Saturday, October 9, 2010

What's In the Water in Bulgaria?

Well, I needed a good laugh after working my butt off today and I got it tonight reading this article:

From Novinite.com
Mayor Hijacks Bulgaria's Top Archaeology Treasure
Archaeology | October 9, 2010, Saturday


Photo by BGNES - the Treasure. What is that round board on the right? Is it a game?
 A real war is on the way between the Mayor of Bulgaria's Plovdiv Slavcho Atanasov and the central government for the rights on the country's most impressive archaeological gold treasure from Ancient Thrace.

On Friday, under strict security measures, the Panagyurishte Gold Treasure arrived to be placed on display in the Plovdiv Archaeological Museum.

"That's it, now that it is in, we are not letting it go. We will guard it with human chains," vowed Atanasov who claims that the treasure found in the town of Panagyurishte, which is technically in the Plovdiv District, belongs to the Plovdiv Museum, and not to the National History Museum in Sofia.

Bozhidar Dimitrov, Bulgaria's current Diaspora Minister and former head of the National History Museum, has slammed the agreement between the national museum and the museum in Plovdiv, under which the people of Plovdiv should be able to enjoy the treasure for 2 months.

"I would never give the Panagyurishte Gold Treasure to a regional museum. It is Bulgaria's greatest asset as far as its cultural heritage is concerned," Dimitrov said.

The agreement, however, has been approved by Bulgaria's Culture Minister Vezhdi Rashidov, who is in charge of the museums.

"Who is the Minister of Culture – Bozhidar Dimitrov or I?" Rashidov has told the media, who also said that in two months the Panagyurishte Gold Treasure is going to be put on display in the USA.

Yet, Plovdiv Mayor Atanasov has sworn to never let the original treasure go out of Plovdiv, and offered to give the National History Museum its replicas that are kept in Plovdiv instead.

"I will refer Atanasov to the Prosecutor's Office if he hijacks the treasure," Culture Minister Rashidov declared on Saturday.

"He can refer me to whoever he wishes. I am protecting Plovdiv's interests. We have no right to prevent the treasure from going on displays abroad. But when it is in Bulgaria, it should be in Plovdiv," Atanasov told the Cross news agency.

He said the Panagyurishte Gold Treasure is formally part of the inventory of the Plovdiv Museum, and that the Plovdiv Museum's claims on it are further boosted by the fact that it has been receiving allowances from the state revenues from the treasure's displays abroad.

"The gold treasure was seized from Plovdiv in 1974 with the argument that our museum did not have sufficient security. Well, now with the improvements of the museum we have better security than the National History Museum in Sofia," the mayor said.

The treasure has not been shown in Plovdiv in 36 years during which it toured the world going as far away as Japan.

On December 8, 2009, Bulgaria marked 60 years since the discovery of its most famous archaeological treasure from Ancient Thrace – the so called Panagyurishte Gold Treasure.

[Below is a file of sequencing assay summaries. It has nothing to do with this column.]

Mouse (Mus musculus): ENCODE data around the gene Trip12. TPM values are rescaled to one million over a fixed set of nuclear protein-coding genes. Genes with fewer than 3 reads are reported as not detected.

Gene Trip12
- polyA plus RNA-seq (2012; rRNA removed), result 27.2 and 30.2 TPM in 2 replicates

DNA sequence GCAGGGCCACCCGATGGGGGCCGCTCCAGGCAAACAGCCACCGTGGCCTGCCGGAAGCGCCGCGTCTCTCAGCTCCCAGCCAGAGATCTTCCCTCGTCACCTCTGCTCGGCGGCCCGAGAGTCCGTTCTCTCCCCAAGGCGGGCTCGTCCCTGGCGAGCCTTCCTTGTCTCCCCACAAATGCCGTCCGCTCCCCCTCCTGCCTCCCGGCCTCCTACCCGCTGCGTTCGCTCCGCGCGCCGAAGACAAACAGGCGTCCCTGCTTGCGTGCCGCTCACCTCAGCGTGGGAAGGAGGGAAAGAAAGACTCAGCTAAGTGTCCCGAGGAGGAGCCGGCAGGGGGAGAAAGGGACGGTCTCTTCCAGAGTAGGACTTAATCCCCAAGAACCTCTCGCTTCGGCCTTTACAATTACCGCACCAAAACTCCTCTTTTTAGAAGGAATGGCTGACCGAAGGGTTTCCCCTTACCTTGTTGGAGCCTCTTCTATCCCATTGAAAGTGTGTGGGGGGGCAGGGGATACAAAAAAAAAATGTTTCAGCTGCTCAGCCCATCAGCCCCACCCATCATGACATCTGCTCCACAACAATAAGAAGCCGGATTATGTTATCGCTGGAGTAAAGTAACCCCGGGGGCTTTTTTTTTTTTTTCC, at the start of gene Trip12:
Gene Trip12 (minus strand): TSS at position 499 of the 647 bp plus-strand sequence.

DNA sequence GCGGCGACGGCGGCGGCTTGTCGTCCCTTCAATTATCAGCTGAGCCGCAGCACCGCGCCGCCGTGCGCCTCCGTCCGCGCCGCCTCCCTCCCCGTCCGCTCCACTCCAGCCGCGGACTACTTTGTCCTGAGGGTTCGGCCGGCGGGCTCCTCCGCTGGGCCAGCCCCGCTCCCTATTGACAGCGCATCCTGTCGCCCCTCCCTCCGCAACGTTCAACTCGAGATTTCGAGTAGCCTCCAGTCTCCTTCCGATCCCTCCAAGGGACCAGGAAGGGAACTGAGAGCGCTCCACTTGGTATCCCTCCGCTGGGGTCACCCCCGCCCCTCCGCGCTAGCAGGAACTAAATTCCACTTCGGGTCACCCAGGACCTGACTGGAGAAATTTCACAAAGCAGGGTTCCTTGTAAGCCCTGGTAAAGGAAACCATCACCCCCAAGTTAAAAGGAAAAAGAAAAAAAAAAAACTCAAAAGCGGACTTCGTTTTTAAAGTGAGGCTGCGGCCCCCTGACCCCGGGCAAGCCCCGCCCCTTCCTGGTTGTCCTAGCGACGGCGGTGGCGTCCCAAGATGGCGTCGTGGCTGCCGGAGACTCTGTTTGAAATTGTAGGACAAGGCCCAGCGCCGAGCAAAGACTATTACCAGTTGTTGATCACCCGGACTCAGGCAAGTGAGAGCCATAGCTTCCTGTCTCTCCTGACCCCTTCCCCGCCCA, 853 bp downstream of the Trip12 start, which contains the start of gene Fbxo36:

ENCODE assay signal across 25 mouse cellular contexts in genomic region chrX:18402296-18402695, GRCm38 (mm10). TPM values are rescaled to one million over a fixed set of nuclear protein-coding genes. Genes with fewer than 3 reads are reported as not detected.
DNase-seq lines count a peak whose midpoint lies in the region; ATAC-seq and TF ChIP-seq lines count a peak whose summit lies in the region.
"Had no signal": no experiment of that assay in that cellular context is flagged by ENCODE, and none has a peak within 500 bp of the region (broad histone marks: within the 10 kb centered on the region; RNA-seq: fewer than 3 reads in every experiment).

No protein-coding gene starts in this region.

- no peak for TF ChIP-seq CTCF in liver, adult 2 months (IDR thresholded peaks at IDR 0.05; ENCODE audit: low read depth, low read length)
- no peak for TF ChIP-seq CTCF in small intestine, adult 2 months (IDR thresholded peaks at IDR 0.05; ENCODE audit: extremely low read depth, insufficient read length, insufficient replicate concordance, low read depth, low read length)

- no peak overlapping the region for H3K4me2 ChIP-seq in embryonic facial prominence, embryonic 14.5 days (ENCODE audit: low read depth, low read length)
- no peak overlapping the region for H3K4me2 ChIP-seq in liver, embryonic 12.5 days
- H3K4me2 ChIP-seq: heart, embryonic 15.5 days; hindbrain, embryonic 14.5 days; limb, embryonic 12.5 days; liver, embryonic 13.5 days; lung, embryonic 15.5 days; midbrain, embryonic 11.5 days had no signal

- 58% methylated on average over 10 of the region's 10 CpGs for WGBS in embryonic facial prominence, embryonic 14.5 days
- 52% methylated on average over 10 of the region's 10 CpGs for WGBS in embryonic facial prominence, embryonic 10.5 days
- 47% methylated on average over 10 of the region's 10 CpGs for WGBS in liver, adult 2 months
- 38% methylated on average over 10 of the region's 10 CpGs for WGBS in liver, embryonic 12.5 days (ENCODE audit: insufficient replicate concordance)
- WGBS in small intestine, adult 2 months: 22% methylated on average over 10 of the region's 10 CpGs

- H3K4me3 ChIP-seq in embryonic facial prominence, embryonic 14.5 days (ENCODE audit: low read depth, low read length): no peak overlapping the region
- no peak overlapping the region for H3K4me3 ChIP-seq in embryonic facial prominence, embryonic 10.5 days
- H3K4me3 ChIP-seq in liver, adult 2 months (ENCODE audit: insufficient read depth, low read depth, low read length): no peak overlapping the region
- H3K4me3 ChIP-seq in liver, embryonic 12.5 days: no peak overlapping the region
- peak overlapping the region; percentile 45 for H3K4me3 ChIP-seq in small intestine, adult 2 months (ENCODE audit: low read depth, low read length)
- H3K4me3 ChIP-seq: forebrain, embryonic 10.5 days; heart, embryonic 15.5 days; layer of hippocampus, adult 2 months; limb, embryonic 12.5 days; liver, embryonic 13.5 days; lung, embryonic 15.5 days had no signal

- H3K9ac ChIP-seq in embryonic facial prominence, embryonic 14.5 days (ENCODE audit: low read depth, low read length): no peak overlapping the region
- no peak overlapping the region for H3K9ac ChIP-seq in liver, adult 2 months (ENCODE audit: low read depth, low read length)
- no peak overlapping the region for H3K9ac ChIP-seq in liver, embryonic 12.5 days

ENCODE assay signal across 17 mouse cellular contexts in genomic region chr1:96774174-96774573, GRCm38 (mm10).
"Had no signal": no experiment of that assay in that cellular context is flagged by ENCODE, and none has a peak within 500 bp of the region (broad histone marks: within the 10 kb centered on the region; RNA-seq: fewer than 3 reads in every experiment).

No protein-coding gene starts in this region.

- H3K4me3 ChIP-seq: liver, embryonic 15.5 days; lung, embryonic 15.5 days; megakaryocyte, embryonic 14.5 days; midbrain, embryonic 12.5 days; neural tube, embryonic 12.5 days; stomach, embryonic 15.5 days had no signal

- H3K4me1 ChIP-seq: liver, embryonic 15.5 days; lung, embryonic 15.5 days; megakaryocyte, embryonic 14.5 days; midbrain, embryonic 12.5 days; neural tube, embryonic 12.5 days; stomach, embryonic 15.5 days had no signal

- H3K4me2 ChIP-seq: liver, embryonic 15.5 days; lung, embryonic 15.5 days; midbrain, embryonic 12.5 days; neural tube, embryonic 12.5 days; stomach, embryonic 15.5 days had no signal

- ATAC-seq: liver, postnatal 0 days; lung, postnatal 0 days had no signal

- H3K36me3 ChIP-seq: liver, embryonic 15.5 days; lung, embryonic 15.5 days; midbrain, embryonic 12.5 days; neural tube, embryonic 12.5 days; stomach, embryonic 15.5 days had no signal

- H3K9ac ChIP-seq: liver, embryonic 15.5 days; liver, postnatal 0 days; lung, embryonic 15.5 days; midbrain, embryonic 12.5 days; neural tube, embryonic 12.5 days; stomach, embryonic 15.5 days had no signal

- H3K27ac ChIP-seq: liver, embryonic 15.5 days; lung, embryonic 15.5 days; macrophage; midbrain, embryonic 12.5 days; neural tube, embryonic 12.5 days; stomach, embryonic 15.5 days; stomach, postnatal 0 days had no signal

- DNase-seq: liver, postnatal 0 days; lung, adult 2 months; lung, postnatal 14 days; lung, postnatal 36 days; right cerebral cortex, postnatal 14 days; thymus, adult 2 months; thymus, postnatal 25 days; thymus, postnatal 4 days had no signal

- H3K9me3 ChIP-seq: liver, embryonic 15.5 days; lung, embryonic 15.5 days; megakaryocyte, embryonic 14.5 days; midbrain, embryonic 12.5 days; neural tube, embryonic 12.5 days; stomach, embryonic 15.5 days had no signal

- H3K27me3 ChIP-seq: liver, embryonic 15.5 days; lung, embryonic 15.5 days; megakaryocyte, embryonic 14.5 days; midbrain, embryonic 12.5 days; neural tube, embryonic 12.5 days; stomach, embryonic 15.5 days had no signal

The Panagyurishte Treasure was found on December 8, 1949, by three brothers – Pavel, Petko and Michail Deikovi, who worked together at the region of "Merul" tile factory near the town of Panagyurishte, Bulgaria.

It consists of a phial, an amphora and seven rhytons with total weight of 6.164 kg of 23-karat gold. All of the objects are richly and skilfully decorated with scenes from Thracian mythology, customs and life.

It is dated to the 4th-3rd centuries BC, and is thought to have been used as a royal ceremonial set by the Thracian king Seuthes III.

Plovdiv Mayor Slavcho Atanasov is from the nationalist party VMRO but was elected in 2007 largely with thanks to the backing of the now ruling center-right party GERB. Over the past few months he has been at odds with Prime Minister Borisov and the government over the depositing of household waste from the capital Sofia to the Tsalapitsa landfill near Plovdiv.

2 comments:

Robur d'Amour said...

There's a good close up of that disc thing (and some of the other treasures) here:
http://www.flickr.com/photos/rossitza/2961066347/in/set-72157608242996277/

Several of the treasures seem to depict stags, goats and Amazons.

How do you like this one:
http://www.flickr.com/photos/rossitza/2961908344/in/set-72157608242996277/

Jan said...

Thank you for posting the links to the photos - they are absolutely stunning in close-up. The level of workmanship and intracacy of design is breathtaking. These pieces are, indeed, a national treasure not only because of the precious metal. The large platter-like round piece I see in the close-up photos that it has a central depression where - would the liquid have been poured into it or out of it? The item is not designed for pouring or for drinking - the liquid would spill all over, so I'm puzzled. I keep thinking about ancient stone mehen boards with their spiral serpent design and that is what this pieces reminds me.

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